EU cuts off US$5 million funding in bid to force Harare to reform


HARARE — The European Union (EU) has notified its intention to suspend its US$5 million financial support for the Zimbabwe Electoral Commission (ZEC) over the commission’s mishandling of the August 2023 election. 

EU cuts financial support to Zimbabwe Electoral Commission project

Observers believe this is a pressure tactic to push Harare to reform.

The EU-funded project, managed by UNDP, aimed to enhance ZEC’s capacity to conduct the entire electoral cycle, not just the elections.

However, the project is now frozen after disputed elections and allegations that ZEC is biased towards the ruling party Zanu PF.

President Emmerson Mnangagwa won the presidential vote by mail 52.6 percent.

The EU signed the Financing Agreement with the Ministry of Finance in November 2022 and joined the ZIM-ECO2 project with UNDP in December 2022, contributing a total of US$4.7 million. 

About one million Euros (US$1.07m) have been spent so far.

In a statement today, the EU said it has formally notified both the Ministry of Finance and Investment Promotion and ZEC of its intention to suspend its support for the ZEC project.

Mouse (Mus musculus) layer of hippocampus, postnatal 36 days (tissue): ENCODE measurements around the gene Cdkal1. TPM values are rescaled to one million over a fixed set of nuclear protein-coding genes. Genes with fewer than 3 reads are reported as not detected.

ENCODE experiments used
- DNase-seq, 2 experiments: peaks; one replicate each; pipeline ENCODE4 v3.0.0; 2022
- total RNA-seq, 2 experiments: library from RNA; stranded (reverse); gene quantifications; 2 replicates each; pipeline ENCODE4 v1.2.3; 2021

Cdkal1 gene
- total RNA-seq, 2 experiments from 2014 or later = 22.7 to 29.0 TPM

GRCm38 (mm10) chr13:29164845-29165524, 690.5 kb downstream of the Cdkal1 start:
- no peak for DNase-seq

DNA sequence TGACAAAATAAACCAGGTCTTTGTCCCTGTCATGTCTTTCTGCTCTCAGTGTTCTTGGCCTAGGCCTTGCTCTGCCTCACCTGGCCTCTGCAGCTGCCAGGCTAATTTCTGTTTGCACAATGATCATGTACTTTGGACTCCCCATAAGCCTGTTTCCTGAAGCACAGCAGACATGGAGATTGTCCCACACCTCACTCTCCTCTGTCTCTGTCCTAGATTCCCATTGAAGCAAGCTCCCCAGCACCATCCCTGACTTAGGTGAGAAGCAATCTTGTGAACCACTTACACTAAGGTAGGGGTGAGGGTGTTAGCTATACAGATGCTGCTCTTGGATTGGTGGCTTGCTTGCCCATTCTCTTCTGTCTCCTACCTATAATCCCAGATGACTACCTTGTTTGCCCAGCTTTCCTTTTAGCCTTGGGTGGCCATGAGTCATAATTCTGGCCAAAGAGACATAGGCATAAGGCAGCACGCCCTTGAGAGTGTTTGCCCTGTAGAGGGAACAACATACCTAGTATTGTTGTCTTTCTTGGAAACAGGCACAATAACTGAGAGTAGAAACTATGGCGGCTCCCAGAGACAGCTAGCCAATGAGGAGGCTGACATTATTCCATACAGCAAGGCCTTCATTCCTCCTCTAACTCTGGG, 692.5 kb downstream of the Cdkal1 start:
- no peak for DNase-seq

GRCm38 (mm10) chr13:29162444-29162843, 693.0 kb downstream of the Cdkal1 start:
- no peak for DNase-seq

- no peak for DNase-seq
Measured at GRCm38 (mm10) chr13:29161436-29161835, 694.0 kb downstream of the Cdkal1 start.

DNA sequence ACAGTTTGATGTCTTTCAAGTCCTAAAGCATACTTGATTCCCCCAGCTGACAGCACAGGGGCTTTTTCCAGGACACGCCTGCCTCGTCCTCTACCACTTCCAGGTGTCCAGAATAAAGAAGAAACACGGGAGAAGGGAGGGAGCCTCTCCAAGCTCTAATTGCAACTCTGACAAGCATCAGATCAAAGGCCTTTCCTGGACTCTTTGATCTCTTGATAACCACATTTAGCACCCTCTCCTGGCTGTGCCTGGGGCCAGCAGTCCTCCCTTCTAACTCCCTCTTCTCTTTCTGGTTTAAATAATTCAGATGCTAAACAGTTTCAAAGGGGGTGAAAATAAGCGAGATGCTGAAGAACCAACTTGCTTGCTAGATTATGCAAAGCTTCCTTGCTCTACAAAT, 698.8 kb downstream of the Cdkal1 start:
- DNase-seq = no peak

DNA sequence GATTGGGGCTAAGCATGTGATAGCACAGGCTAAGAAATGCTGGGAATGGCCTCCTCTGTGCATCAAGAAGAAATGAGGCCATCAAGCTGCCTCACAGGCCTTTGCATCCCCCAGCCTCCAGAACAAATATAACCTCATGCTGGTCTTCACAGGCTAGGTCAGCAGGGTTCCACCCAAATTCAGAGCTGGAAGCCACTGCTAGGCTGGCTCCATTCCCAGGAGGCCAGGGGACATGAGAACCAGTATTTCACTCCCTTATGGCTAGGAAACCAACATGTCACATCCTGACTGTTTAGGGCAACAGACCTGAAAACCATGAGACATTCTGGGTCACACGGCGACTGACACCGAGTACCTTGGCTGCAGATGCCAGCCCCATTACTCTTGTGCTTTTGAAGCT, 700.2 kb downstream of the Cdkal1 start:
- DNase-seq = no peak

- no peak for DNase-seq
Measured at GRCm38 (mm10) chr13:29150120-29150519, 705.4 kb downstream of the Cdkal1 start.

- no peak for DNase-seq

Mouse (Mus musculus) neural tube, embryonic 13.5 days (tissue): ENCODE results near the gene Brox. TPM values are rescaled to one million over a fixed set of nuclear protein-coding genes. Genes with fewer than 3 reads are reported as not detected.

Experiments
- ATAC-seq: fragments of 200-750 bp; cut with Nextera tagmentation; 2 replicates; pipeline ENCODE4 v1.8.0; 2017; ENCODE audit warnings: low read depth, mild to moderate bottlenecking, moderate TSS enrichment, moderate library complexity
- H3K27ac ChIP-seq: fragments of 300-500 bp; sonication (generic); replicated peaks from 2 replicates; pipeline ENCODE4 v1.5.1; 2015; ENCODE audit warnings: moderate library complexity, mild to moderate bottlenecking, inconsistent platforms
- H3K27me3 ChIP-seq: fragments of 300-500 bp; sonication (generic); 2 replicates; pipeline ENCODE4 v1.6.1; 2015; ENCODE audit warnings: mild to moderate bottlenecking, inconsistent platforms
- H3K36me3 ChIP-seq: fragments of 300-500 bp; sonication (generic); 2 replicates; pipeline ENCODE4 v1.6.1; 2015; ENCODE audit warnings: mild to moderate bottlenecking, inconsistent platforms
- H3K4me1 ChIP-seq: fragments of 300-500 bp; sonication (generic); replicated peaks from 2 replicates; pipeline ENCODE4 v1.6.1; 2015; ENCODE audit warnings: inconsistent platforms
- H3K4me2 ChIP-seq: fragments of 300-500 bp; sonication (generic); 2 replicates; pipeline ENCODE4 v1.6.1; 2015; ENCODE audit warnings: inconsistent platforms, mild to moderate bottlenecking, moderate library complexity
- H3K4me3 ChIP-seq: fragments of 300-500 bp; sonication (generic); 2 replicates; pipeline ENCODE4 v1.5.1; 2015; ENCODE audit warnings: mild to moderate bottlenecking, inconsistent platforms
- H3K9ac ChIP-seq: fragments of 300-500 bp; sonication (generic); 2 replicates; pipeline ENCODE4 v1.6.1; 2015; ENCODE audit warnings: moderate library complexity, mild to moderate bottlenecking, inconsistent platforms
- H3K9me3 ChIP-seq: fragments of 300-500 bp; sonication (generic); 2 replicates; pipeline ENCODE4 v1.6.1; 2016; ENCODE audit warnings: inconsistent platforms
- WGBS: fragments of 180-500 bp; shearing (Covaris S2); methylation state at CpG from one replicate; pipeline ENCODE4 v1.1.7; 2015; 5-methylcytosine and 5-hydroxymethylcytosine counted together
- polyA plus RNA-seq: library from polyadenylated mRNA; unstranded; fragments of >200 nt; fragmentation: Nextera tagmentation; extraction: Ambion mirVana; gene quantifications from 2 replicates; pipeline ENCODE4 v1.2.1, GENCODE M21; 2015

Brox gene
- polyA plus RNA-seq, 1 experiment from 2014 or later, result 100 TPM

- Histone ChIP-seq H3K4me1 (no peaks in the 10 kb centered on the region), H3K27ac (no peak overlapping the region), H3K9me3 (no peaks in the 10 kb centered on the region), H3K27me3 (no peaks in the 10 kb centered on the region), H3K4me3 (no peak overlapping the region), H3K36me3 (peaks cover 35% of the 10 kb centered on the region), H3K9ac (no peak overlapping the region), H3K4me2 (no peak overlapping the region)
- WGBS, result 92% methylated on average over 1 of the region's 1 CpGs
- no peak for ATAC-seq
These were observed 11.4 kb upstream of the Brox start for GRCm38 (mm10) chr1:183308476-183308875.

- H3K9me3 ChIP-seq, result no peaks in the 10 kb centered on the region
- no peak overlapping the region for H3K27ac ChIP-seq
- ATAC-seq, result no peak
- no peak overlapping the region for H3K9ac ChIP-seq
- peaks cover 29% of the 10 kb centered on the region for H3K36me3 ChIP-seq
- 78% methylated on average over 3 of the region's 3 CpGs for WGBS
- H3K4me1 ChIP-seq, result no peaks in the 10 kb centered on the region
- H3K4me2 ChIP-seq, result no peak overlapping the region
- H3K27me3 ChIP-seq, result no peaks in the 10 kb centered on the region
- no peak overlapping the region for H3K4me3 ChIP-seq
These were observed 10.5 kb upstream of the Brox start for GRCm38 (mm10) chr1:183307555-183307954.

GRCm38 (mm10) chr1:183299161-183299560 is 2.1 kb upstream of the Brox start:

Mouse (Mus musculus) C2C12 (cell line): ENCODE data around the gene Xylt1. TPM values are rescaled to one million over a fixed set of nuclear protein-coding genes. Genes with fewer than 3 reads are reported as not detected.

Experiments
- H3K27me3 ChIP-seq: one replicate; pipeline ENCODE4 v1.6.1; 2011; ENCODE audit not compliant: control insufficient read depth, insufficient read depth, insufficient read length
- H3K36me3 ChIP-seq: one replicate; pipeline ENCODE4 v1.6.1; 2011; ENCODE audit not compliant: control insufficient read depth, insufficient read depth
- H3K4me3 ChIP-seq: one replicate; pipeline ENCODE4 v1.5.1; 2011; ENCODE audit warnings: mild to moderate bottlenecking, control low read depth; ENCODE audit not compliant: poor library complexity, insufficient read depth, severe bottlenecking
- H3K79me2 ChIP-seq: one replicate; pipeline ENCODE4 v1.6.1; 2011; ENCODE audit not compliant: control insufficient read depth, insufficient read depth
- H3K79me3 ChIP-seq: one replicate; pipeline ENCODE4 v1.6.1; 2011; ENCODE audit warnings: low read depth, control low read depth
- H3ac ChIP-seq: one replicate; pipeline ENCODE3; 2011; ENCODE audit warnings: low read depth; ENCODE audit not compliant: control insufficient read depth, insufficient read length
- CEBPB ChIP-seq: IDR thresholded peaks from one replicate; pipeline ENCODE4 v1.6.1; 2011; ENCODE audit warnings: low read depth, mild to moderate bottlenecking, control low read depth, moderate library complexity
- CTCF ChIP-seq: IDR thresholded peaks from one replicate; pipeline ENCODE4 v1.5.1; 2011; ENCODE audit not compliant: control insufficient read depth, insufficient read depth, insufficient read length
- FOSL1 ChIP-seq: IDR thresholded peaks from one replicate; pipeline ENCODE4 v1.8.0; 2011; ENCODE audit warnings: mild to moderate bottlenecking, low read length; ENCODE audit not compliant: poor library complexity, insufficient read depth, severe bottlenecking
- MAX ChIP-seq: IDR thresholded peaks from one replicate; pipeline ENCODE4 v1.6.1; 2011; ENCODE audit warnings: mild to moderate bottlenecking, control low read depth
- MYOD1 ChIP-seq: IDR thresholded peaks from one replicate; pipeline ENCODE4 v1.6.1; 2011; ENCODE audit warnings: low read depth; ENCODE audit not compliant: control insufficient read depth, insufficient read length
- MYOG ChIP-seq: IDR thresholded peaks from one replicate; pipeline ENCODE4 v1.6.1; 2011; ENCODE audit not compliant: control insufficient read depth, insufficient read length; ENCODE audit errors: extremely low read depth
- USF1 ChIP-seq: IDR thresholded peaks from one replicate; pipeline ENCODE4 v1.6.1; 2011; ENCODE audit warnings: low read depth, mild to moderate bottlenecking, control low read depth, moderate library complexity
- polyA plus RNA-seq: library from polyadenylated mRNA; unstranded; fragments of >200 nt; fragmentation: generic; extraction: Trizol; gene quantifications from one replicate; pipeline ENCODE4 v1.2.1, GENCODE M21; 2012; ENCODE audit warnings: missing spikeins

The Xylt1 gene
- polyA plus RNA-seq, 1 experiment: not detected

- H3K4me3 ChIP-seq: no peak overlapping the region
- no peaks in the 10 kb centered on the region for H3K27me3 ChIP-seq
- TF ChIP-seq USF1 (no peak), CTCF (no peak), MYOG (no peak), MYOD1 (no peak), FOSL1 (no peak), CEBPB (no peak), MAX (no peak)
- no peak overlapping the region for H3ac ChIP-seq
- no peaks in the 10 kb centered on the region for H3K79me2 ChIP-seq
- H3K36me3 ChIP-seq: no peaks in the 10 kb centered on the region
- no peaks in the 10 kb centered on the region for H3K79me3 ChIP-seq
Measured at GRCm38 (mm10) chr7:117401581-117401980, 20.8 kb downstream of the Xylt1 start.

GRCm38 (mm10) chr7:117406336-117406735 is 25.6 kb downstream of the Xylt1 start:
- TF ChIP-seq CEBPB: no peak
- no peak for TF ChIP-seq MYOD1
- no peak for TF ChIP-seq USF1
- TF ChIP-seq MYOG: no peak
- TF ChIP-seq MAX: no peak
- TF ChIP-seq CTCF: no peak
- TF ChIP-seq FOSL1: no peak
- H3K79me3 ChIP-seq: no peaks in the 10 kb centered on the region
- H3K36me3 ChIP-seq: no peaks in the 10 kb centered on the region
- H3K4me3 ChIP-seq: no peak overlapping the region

The EU said several international Electoral Observation Missions (EOMs), including its own, have raised concerns about ZEC’s independence and transparency during the 2023 harmonised elections.

“The EU contributes together with other donors to a UNDP-managed project aiming at enhancing ZEC’s institutional and technical capabilities to fulfil its constitutional mandate,” the EU said.

"Due to these concerns and in line with responsible management of EU development cooperation funds, the EU has started a process to suspend its contribution to this project.

“The EU strongly emphasises the vital role of electoral management bodies as independent and transparent institutions that can deliver credible and inclusive electoral processes that earn the trust of citizens.”

The EU added that it is willing to resume its support if Zimbabwe makes efforts to improve its electoral processes and align them with the regional and international standards that it has signed.

“The European Union will keep monitoring developments in Zimbabwe and reaffirms its commitment to work with the government, independent commissions, civil society, and other stakeholders in promoting democracy, human rights and rule of law.”

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